Implications of public acquisition

Have you thought about the implications of a public institution or collecting body taking your archive?

Legal, financial and emotional

In terms of copyright, Power would want his family to retain copyright in the work, possibly for a fixed period. Magnum could continue to sell the licensed material and his family would not have to think about it.

“What I think about most of all is the burden I might leave behind…I worry about over-estimating the value of it all, because of the problems that could arise if, after my death, the tax man decides my archive is worth millions and my family have to sell it in order to pay inheritance tax. I heard a similar story recently, which really alarmed me. I must get a will."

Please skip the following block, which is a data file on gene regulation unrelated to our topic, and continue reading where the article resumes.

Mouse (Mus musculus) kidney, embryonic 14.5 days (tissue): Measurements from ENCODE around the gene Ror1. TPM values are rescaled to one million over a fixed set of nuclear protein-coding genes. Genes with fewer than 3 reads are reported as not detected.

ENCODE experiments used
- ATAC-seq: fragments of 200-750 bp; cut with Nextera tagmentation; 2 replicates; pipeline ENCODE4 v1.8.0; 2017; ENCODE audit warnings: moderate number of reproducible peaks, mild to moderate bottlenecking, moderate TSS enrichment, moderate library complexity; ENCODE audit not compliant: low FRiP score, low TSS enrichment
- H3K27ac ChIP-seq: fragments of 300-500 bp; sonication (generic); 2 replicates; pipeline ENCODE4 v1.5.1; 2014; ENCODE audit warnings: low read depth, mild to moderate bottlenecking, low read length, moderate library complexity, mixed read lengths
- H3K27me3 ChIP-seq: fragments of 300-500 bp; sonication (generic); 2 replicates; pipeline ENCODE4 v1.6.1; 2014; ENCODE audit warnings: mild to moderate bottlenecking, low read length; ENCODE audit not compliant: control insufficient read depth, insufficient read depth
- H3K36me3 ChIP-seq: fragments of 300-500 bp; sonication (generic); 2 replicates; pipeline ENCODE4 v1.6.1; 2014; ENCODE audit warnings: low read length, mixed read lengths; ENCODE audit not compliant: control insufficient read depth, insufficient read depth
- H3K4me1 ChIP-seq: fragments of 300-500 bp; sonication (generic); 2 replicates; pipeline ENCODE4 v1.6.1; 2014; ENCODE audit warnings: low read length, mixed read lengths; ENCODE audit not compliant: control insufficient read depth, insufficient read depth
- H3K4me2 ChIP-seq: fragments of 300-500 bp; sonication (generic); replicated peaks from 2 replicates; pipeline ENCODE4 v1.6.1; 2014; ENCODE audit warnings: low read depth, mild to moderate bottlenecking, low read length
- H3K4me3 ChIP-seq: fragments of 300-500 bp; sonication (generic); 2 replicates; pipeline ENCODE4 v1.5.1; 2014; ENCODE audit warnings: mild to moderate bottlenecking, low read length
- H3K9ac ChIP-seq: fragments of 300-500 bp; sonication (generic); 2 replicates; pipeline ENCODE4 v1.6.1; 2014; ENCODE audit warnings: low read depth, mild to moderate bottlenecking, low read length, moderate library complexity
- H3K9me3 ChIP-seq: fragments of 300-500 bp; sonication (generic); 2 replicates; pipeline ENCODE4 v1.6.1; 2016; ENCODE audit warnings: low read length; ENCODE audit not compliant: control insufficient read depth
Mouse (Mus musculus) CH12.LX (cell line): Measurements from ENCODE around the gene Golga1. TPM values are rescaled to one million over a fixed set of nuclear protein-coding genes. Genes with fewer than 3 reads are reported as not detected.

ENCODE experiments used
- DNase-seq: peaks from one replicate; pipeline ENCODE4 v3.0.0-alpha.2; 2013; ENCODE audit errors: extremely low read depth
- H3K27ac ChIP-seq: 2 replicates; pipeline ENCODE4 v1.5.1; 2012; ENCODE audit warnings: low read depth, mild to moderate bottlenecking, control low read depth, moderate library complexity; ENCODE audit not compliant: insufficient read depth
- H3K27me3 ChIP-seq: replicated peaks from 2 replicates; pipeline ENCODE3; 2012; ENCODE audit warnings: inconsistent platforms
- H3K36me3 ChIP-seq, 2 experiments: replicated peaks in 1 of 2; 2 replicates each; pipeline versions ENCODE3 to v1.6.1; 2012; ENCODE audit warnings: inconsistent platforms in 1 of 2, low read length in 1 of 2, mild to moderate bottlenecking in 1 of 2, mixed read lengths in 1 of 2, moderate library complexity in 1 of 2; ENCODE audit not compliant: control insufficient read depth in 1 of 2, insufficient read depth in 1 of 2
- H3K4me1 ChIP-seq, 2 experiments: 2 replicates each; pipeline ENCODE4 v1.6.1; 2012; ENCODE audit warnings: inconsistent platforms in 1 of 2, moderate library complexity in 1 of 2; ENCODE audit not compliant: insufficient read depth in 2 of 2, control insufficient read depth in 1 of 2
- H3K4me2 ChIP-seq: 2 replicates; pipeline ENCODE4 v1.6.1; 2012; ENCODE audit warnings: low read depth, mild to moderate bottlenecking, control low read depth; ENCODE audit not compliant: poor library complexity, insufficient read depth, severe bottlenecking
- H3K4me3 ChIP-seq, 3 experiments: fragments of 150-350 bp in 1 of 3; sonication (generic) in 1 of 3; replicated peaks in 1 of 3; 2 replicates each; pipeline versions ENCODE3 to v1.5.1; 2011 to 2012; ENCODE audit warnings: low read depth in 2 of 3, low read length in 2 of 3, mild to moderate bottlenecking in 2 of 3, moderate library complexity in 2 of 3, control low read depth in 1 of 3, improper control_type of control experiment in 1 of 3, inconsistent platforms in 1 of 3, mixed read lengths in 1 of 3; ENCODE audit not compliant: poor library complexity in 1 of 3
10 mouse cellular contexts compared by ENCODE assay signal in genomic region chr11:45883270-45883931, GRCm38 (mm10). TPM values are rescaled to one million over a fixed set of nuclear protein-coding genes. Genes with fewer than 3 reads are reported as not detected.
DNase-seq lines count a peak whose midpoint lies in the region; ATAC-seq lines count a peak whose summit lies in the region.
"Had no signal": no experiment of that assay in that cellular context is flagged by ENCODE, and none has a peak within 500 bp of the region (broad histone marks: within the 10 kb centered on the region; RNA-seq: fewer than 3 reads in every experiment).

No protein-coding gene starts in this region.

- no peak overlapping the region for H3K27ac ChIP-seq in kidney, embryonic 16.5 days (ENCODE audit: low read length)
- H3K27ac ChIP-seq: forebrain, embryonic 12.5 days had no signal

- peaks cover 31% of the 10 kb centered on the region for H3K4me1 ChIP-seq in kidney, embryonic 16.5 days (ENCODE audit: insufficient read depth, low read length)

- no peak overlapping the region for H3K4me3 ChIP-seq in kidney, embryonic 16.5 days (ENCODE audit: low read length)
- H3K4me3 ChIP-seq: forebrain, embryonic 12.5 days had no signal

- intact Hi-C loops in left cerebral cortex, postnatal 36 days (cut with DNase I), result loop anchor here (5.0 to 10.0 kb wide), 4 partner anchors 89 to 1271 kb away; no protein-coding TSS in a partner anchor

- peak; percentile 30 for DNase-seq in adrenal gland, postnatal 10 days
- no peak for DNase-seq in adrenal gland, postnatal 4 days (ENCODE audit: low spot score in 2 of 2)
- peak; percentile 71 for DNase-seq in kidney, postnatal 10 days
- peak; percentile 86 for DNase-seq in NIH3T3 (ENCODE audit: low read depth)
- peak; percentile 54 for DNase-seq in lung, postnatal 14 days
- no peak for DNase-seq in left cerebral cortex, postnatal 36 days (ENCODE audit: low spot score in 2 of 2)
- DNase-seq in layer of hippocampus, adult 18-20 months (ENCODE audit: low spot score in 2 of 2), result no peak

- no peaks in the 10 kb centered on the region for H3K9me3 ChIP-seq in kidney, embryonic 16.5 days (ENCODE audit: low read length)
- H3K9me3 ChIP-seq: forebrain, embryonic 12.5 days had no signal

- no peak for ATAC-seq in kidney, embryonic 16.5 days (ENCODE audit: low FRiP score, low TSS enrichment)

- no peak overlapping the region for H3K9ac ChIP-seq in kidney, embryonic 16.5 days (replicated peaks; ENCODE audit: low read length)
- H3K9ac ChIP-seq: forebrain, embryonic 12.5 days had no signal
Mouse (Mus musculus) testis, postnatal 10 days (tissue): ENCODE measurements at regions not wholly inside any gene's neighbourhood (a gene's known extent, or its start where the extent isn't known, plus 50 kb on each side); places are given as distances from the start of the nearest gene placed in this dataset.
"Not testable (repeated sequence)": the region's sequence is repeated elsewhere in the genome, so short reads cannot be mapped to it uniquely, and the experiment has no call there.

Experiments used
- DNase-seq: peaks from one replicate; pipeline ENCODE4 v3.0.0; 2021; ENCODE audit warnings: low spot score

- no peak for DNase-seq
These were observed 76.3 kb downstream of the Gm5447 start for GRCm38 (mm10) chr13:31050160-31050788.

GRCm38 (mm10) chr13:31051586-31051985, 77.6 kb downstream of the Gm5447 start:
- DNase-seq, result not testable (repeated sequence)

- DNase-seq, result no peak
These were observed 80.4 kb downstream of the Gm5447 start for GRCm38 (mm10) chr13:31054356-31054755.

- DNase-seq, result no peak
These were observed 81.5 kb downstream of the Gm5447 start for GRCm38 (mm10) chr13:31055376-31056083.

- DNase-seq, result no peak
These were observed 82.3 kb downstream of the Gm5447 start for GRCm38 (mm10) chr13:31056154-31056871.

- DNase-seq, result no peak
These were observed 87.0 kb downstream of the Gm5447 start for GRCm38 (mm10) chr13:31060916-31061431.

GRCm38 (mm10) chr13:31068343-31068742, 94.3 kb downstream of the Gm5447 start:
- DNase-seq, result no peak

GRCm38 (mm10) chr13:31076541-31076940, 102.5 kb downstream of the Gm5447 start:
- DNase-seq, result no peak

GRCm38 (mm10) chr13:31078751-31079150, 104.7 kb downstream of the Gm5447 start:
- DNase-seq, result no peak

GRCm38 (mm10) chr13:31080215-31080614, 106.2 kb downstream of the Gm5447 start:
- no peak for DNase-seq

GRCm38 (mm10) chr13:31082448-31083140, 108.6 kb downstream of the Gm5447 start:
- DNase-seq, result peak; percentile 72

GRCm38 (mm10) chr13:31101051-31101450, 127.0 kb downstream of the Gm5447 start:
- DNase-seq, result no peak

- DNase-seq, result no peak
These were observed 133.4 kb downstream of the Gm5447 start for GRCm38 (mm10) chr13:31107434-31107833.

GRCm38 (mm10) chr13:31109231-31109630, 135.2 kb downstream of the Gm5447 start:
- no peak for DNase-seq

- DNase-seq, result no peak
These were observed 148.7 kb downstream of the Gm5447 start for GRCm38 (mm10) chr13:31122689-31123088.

Power observes that it would be extremely helpful if a number of photographers ina  similar position could get together to try and find the best way forward for all at the same time. "Making a will for a photographer, especially one working within the art market, can be complicated and expensive. With crossovers between so many of us, we could probably get one lawyer skilled in such matters to prepare a general document or template which could simply be tweaked for each individual."

“If push came to shove, I’m less concerned about the work ending up in a tip, than my family ending up with something that they don’t know the value of.

"I don’t know who would help with advice to the family after you’ve gone, and deal with your will, if you didn’t have something in place. In my case, my family would go to Magnum. They would know they (Magnum) sell prints, and know their potential value, but they wouldn’t understand copyright laws. It’s why we want Magnum to survive.”